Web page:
With just three days before the election Hillary Clinton is pulling out all the stops to get millennial voters to go and vote, with events featuring Katy Perry, Jay Z and Beyonce.
But the biggest star she's got in her repertoire might still be Bernie Sanders.
Clinton and her former Democratic primary nemesis gathered on a conference call Saturday afternoon -- because,of course, there’s nothing young people love more than weekend conference calls -- to encourage millennials to head to the polls.
"Hillary Clinton's views are far, far, fare superior from anywhere Donald Trump is coming from," the self-described socialist argued.
Warning of an "oligarchy" in the United States that would mean young people lie "in a country where a handful of billionaires are in control of our economic and political life," Sanders said that the stakes were "enormously high" in this election.
"I hope all of you know that change never comes from the top on down,” Sanders told millennial voters on the call. “Any important change in America comes from the bottom on up."
Both Clinton and Sanders emphasized issues they hope will resonate with younger voters: ending voter suppression, addressing Climate change, limiting the role of money in politics, and challenging systemic racism by reforming the criminal justice system.
"In our country, as all of you know, we have struggled for hundreds of years with racism, with sexism, with discrimination of all forms,” Sanders said. “It is hard to believe that in the year 2016, there is a candidate for a major political party, Mr. Trump, who has made a cornerstone of his campaign trying to divide us up and running a campaign based on bigotry."
The former Secretary of State has struggled with galvanizing young voters over the course of the campaign. During the primaries, more people under 30 voted for Sanders than Clinton and Trump combined -- with plenty of room to spare. He received more than 2 million votes, while Trump and Clinton won less than 30 million votes from this voting block .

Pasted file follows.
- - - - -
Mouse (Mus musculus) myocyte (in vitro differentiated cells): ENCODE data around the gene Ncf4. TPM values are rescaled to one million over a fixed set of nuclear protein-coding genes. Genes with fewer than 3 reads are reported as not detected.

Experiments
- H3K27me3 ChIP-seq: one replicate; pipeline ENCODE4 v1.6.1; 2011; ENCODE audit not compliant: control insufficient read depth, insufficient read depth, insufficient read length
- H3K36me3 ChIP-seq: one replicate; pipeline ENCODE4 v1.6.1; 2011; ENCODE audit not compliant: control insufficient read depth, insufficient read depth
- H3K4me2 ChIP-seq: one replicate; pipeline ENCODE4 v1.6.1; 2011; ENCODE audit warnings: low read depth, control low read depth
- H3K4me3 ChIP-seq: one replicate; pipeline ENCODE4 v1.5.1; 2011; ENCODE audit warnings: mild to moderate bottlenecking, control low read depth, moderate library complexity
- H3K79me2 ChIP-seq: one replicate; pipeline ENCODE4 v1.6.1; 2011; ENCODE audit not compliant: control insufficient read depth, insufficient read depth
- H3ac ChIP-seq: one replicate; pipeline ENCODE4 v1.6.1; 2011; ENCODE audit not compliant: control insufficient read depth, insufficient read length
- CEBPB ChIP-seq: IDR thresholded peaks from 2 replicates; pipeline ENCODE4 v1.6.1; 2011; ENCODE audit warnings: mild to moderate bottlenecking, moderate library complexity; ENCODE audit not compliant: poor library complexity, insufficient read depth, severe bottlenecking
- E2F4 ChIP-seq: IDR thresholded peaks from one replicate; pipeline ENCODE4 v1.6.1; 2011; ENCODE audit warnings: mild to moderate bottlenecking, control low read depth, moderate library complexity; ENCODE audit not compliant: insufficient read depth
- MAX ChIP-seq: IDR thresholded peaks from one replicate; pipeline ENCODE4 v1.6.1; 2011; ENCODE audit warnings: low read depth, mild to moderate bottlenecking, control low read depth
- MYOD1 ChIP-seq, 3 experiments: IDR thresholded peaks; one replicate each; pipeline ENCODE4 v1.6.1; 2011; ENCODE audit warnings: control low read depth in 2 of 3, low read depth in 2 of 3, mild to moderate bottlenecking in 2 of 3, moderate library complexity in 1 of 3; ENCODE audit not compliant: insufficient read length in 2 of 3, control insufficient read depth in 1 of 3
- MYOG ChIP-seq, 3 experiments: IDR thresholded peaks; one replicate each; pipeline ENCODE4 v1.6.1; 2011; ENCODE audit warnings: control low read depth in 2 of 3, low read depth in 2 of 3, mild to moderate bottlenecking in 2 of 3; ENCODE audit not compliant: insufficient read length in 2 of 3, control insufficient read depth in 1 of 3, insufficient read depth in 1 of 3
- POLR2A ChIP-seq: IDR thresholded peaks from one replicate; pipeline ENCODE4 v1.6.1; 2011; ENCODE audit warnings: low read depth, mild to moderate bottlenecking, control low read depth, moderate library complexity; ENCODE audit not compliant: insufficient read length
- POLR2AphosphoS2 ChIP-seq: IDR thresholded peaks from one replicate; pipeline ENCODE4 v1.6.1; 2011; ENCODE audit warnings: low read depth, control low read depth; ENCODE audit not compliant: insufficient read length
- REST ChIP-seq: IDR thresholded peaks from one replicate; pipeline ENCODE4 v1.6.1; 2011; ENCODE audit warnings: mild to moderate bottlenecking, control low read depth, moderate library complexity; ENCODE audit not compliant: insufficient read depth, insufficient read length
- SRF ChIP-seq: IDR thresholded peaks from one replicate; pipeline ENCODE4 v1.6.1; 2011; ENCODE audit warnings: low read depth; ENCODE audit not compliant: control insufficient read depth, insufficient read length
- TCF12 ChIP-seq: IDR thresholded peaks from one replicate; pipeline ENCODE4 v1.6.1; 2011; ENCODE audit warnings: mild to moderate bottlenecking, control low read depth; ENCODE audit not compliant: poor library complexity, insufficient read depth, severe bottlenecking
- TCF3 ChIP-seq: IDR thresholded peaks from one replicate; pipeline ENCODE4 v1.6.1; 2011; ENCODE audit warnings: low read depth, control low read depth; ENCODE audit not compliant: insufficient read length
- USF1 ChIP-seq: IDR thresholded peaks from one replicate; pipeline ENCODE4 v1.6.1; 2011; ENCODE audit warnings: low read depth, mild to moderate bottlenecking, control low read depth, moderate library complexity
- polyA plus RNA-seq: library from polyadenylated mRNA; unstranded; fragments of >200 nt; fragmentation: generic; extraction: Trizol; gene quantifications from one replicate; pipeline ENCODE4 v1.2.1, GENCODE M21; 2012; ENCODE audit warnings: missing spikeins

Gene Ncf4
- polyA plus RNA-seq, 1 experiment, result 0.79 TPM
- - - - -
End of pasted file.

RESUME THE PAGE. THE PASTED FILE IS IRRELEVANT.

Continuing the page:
"He has fought for progressive values, and I can't wait to work with him in the years to come,” Clinton said, of the Vermont senator.
A Harvard Institute of Politics poll of millennials found that favorability of Clinton has improved since the Democratic National Convention, with all the tumultuousness of the Democratic primary behind her. In July, Clinton was viewed unfavorably by 60 percent of young voters, and favorably by only 31 percent. Last month, she was viewed favorably by 48 percent of young voters and unfavorably by 51 percent.
Last month, emails stolen from Clinton campaign chairman John Podesta were leaked onto the web, threatening to disrupt coordination between the Sanders and Clinton wings of the party. The leaked emails showed statements Clinton made behind closed doors to big banks and Wall Street firms -- a major issue during the primary campaign. She praised bankers, supported open markets and said that politicians needed a "public and private position" during negotiations -- in many ways validating Sanders' critiques of Clinton and the American political system.
But a Democratic Party divide has failed to materialize, in part because many Democrats view the Republican nominee as such an odious character they put less stock into it.
So on Saturday afternoon, Clinton went with her primary argument of the campaign: at least she’s not Trump.
“Our vision of America is so different from that of Donald Trump,” Clinton said. “His is dark and divisive. Ours is hopeful and inclusive.”
Ultimately, the views of young voters towards Hillary Clinton will matter. As she notes, more young voters have registered to vote in 2016 than ever before. With so many people in this demographic having supported Sanders, his endorsement carries heavy weight.
“Drag your friends out… to get out the vote,” Sanders urged. “The future of the planet is at stake.”